Erin (32), breastfeeding CLW, knitting cloth-diapering crocheting, heirloom tomato-growing philosophizing poker-playing feminist artist mama to my 19 month old daughter! Baby #2 due January 2009.


  4. #4
    Join Date
    Jan 2006
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    1,551

    Default Re: Help me understand the range of attitudes out there

    Hi nutria,
    I hope you have a great trip north. I'm not sure there is a general reaction you might expect. It's really going to vary person to person and situation to situation. It's hard to predict!
    Here are two articles about handling criticism, if that's what you encounter.

    http://www.llli.org/FAQ/criticism.html
    http://www.llli.org/NB/NBJulAug99p116.html

    Bravo for your confidence in the choice that works for you.

    Mary
    p.s. I traveled by plane to Washington D.C. for the '05 LLL International Conference. I nursed my 2 yr old on the plane both ways and had no problems. Some may have realized what we were doing, and some may have thought she was simply dozing comfortably in my arms.
    Last edited by @llli*LLLMaryP; November 5th, 2007 at 06:45 PM. Reason: add more

  5. #5
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    Mar 2006
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    Default Re: Help me understand the range of attitudes out there

    I am here in the midwest US and nursed my child until three years old. While it certainly isn't normal, and people's eyes would bug out when they learned she was still nursing, everyone, even my mother and even my husband to some degree, understood that it was between me and my daughter. And at 16 months it wasn't bad at all. He's still very young. You may get looks and even a comment, but you probably won't get attacked or insulted for nursing a toddler. I've gotten some very nice comments.. one from an older woman who was proud to have nursed all her kids until 2. I was almost embarrassed to talk about it in front of her and then she said that. Many folks just smiled encouragingly. But others would look away very quickly or just go when they hear that she "still" nursed.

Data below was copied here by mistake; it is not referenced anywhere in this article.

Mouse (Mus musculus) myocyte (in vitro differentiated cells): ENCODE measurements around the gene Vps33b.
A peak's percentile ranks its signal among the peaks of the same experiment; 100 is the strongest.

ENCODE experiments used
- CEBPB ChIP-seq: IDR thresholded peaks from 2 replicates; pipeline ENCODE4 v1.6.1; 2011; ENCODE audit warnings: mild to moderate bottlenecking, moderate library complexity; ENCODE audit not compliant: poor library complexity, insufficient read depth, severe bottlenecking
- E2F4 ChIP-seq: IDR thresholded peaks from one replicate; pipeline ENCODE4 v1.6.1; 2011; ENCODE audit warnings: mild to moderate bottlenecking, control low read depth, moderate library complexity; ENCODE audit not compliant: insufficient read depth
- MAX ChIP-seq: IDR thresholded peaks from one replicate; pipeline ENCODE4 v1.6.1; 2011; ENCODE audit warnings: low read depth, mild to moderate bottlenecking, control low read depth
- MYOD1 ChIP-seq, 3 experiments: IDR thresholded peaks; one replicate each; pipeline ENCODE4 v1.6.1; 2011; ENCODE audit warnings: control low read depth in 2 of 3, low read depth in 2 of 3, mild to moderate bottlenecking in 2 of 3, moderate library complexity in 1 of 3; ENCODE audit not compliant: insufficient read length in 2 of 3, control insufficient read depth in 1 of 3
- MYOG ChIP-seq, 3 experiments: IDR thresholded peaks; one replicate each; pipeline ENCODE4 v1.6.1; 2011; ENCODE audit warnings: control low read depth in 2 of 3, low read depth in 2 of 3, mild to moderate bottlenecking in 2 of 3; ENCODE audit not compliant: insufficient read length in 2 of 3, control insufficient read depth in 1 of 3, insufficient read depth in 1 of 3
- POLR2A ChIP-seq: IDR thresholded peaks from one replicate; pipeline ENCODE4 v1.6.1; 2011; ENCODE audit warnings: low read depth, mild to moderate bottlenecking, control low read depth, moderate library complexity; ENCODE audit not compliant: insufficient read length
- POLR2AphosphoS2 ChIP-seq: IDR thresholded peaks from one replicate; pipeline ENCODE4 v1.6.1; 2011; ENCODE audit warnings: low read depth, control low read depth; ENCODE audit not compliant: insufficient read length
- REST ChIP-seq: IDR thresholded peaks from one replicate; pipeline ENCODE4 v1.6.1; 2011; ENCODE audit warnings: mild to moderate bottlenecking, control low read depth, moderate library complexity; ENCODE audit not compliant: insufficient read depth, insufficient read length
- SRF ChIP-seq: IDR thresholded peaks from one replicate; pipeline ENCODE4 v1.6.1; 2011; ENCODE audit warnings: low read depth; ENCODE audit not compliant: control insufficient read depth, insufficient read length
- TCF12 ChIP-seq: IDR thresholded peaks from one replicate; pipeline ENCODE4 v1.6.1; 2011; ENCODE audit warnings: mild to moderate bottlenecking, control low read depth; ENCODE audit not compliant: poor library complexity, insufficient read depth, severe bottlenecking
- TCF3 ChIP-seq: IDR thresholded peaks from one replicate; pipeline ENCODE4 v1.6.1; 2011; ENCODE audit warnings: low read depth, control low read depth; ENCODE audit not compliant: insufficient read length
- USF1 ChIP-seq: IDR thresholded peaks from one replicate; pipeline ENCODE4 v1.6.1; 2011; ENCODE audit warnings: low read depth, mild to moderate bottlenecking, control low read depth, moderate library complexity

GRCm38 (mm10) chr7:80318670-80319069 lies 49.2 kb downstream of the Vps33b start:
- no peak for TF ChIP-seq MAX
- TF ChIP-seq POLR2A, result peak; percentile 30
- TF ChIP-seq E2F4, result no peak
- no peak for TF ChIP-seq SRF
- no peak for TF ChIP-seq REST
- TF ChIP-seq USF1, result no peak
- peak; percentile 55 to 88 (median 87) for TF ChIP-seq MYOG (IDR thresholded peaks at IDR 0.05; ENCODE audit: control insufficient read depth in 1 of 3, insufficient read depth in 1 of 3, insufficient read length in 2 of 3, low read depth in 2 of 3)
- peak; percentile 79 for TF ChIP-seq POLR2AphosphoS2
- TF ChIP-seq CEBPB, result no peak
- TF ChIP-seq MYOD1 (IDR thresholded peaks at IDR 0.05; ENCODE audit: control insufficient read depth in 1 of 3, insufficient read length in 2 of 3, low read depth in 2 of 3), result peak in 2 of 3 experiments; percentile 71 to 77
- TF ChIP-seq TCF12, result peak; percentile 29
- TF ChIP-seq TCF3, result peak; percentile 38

That saying that some folks say.. I hate to admit that I said it at one point many years ago.. that if they are old enough to ask for it, they are too old. So if your child is talking to someone and then walks over to you and disappears under your shirt, that person he was talking to will probably blush and become uncomfortable. But they won't need to stop eating or anything. They can handle it.

    Also, while people aren't used to seeing older nurslings around here, we've all seen them in National Geographic and other media. So the fact that you are "foreign" may help you out a little. Those who are ignorant about extended nursing may just write it off as a cultural difference. But maybe that won't be of much help since you are visiting family. I don't know.

    Again, 16 months may seem a LITTLE old to some, but he's still pretty tiny. Or maybe it just seems that way to me because my child toilet trained and learned to read her own name before weaning. "If they can ask for it..." Silly me..

  6. #6
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    Aug 2006
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    Default Re: Help me understand the range of attitudes out there

    Thank you all for your thoughtful answers. I get the impression we should just try to be a bit more discreet? Any ideas on how to teach him to stay under cover in public?? He's sure not used to it... I have a couple of weeks to get ready.